Changes to Open Studies benefit distinct student cohorts

Described by its designated dean as “neither fish nor fowl,” Open Studies is about to undergo a significant change to ensure the best possible outcome for the students registered under its banner.

By Kris Foster

Gordon DesBrisay, associate dean of student affairs in the College of Arts and Science, said Open Studies was the academic home last year of about 500 students who fall into two distinct groups—explorer or casual students, part-time learners who wish to take classes at the U of S without committing to a degree program; and college students who are required to discontinue (RTD) and are academically at risk. A proposal to disestablish Open Studies recognizes that the current structure cannot capitalize on the potential growth in the desirable cohort of casual learners, nor can it meet the academic needs of RTD students. University Council approved that proposal at its June meeting.

"A key message here is that we're not in any way backing away from part-time students," said DesBrisay. "It's our historic mission to be accessible to the people of Saskatchewan ... and we want to promote the option of part-time study at an institutional level."

But he described Open Studies as "an unproductive option" for RTD students who, instead of leaving the university for a year, can enroll in Open Studies. The aim is for them to take classes through Open Studies, improve their grades and return to a degree-granting program.

"So we show them the door by RTDing them but suddenly say ‘Or you can go to the basement.' Nobody wants to hang out in the basement. It's limbo. We need to help them get outside or help them stay and succeed."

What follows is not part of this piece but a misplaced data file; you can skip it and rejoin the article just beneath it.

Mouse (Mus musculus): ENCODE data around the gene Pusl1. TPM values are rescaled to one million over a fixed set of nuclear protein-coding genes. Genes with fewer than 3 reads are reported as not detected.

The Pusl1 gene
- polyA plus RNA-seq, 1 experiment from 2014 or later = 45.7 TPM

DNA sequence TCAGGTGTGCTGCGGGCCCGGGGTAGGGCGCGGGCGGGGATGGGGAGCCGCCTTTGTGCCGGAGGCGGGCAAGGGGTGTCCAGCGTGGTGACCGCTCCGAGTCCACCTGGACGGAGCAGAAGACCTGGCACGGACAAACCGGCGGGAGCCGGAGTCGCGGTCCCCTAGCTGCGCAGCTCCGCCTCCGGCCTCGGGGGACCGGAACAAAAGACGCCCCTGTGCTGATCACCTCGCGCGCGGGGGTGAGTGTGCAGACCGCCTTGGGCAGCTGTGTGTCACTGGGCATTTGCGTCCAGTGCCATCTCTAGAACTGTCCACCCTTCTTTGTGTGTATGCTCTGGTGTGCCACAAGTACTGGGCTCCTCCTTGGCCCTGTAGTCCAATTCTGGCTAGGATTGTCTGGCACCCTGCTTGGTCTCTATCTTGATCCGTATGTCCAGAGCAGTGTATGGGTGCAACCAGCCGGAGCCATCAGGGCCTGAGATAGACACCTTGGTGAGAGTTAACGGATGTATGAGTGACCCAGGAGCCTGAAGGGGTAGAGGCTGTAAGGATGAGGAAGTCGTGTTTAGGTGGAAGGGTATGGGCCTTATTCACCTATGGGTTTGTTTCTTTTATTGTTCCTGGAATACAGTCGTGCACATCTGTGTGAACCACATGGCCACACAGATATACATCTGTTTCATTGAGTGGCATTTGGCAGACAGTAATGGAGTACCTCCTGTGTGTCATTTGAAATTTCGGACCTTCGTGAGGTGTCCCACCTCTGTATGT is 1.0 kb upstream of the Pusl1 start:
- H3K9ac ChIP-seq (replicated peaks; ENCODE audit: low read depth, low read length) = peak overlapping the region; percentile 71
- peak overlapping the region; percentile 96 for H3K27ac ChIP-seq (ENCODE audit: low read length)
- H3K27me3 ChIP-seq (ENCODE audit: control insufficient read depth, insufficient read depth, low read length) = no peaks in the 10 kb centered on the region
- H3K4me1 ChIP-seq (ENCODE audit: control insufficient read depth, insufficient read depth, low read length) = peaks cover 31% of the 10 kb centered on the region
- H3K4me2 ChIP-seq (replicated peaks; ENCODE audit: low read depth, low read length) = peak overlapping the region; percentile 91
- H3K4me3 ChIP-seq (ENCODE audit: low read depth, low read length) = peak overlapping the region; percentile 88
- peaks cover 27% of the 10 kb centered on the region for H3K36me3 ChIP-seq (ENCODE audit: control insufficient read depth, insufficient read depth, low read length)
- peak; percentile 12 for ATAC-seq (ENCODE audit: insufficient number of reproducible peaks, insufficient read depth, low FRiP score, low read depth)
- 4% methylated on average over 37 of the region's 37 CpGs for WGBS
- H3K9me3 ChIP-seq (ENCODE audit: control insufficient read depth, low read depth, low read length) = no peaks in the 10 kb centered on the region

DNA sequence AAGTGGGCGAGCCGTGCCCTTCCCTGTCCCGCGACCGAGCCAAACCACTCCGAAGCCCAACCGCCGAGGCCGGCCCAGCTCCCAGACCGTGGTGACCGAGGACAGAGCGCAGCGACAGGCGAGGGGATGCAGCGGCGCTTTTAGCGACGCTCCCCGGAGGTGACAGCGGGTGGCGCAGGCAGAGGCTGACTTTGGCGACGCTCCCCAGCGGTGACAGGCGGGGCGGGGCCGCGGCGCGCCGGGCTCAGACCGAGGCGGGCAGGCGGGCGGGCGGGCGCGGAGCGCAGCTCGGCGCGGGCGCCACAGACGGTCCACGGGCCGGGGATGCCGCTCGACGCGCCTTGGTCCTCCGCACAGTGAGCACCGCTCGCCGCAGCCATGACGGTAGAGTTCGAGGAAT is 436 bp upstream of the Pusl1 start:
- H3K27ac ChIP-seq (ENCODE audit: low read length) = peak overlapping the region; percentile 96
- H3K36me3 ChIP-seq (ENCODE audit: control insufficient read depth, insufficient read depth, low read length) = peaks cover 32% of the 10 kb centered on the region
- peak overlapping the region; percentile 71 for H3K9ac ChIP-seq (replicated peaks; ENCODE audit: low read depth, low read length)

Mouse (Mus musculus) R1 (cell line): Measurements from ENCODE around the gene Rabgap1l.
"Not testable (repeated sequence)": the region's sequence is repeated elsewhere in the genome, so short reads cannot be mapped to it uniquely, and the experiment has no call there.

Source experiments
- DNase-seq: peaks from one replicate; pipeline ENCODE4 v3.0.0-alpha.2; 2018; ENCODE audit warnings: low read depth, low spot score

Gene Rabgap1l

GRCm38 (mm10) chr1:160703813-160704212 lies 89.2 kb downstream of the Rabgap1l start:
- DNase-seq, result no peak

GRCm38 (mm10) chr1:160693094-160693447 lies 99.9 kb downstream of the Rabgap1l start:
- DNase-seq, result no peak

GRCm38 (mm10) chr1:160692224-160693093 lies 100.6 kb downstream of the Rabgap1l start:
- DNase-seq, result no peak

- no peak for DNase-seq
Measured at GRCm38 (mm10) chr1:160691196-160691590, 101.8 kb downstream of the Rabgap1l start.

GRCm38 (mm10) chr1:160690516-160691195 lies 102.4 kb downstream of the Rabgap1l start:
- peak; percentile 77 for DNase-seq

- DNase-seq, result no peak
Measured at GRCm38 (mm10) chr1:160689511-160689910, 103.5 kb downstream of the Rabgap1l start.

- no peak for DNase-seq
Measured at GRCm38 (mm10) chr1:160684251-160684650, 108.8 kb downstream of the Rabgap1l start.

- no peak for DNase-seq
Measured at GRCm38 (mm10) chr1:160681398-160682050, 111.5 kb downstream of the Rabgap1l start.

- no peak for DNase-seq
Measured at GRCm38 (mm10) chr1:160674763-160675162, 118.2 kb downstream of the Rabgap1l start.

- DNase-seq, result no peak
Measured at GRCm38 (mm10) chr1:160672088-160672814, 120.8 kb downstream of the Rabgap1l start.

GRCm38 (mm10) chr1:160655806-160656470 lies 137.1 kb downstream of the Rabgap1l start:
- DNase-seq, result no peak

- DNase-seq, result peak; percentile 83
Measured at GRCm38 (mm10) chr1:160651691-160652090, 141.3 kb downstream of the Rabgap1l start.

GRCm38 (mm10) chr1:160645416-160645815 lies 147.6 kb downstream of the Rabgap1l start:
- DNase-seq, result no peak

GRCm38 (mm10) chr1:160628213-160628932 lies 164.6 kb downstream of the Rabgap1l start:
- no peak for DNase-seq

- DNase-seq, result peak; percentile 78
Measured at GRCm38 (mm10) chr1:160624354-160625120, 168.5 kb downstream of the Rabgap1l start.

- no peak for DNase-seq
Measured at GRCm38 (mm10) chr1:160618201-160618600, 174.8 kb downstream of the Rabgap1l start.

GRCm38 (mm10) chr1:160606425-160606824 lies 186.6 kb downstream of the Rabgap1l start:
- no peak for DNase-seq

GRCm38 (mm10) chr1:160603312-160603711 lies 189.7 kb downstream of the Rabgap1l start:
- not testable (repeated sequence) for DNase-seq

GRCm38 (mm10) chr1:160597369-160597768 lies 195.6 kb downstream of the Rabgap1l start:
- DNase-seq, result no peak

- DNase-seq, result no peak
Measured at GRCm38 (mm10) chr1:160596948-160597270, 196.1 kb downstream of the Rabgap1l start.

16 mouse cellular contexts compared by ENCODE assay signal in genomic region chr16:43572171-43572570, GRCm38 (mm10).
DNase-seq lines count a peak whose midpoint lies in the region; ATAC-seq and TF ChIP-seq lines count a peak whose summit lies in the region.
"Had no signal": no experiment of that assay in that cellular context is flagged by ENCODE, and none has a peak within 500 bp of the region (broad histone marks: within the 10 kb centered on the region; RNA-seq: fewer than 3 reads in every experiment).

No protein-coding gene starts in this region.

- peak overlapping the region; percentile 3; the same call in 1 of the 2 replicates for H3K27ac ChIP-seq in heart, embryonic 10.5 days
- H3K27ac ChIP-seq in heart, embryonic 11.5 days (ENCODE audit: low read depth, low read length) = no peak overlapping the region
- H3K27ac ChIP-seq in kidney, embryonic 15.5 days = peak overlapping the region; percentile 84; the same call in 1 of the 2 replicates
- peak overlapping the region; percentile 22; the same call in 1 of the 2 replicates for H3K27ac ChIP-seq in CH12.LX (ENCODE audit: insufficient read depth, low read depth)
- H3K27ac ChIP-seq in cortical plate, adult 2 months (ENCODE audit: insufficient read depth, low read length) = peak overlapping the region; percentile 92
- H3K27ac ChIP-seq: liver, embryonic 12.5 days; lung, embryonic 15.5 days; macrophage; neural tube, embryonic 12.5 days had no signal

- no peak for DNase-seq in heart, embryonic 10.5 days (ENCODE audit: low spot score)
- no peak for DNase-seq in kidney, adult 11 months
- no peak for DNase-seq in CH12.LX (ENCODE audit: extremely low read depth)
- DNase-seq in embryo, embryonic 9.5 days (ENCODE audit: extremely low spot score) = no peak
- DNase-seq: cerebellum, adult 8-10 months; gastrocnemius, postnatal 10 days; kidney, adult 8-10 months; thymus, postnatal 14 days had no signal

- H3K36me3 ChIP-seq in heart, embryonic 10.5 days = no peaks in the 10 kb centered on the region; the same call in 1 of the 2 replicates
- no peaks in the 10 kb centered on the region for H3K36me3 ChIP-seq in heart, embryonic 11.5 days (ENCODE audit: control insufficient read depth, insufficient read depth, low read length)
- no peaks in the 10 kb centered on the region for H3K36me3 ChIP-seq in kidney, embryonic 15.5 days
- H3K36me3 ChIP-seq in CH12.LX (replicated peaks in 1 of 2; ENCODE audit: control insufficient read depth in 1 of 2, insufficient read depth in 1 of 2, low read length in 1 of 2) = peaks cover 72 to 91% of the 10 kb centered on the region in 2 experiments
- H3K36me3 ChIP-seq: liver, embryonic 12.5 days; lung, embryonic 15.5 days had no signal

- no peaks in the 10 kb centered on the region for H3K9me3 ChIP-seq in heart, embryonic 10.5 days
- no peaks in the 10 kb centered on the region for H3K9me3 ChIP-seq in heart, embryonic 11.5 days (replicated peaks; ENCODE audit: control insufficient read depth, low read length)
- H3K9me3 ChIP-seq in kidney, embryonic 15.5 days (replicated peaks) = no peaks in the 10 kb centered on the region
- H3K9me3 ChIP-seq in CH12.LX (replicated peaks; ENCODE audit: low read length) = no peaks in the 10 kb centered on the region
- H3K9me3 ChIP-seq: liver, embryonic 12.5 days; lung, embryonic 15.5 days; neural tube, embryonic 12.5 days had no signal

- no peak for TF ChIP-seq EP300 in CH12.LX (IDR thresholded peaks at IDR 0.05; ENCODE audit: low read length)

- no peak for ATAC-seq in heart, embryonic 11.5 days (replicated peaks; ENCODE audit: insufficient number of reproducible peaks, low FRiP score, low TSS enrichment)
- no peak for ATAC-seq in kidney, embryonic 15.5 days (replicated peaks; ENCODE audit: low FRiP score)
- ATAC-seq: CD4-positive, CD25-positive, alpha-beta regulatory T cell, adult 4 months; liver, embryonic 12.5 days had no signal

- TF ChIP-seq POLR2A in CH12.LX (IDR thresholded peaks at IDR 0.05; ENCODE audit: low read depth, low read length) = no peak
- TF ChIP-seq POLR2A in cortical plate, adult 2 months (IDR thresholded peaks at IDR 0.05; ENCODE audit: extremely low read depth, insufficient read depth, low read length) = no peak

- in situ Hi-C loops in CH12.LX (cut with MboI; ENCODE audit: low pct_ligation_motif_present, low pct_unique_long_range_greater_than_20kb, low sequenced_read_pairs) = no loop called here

The proposal, which still requires approval of University Senate in October and the Board of Governors in December, would see Open Studies continue as an admission category for casual students but administrative responsibility for that cohort would devolve to the colleges. The colleges would accept the students in either the non-degree or provisional category of admission. Either way, casual students would have full access to college support services currently unavailable to them in Open Studies.

For RTD students, continuing full-time study through Open Studies would no longer be an option, DesBrisay explained. Instead, colleges would be responsible for identifying at-risk students "and helping them stay and succeed, or helping them leave with a plan to return. This forces both parties to have a concentrated think about this—the students about whether they really want to stay and the colleges about taking responsibility for the decision to RTD."

Often, students have a backstory that could be the basis for an appeal of an RTD decision, which is made strictly based on grades, said DesBrisay. With the elimination of the Open Studies option, efforts must be made to ensure college appeal processes are known and that college staff is proactive in reaching at-risk students.

DesBrisay added that extensive data collected by Open Studies staff show that fewer than one quarter of RTD students manage to raise their academic average enough to be readmitted to a college. But that is not for want to trying on the part of staff, he said.

He spoke highly of Lucille Otero, Open Studies co-ordinator, and Sandra Ritchie, manager of student central support services, whose abilities "left no question that we weren't trying hard enough. We had a long, hard look at our structures and they weren't very efficient in terms of serving students."

As the disestablishment process unfolds, DesBrisay said Open Studies staff and their counterparts in the colleges will work to ensure a smooth transition for all involved.

The change will also mean the dissolution by May 1, 2014 of the Open Studies Faculty Council, a group composed of representatives from all colleges with an interest in Open Studies students. And it will mean the end of DesBrisay's time as designated dean.

"Yes, I'm the last of a long and distinguished line but I've got lots to do in my day job."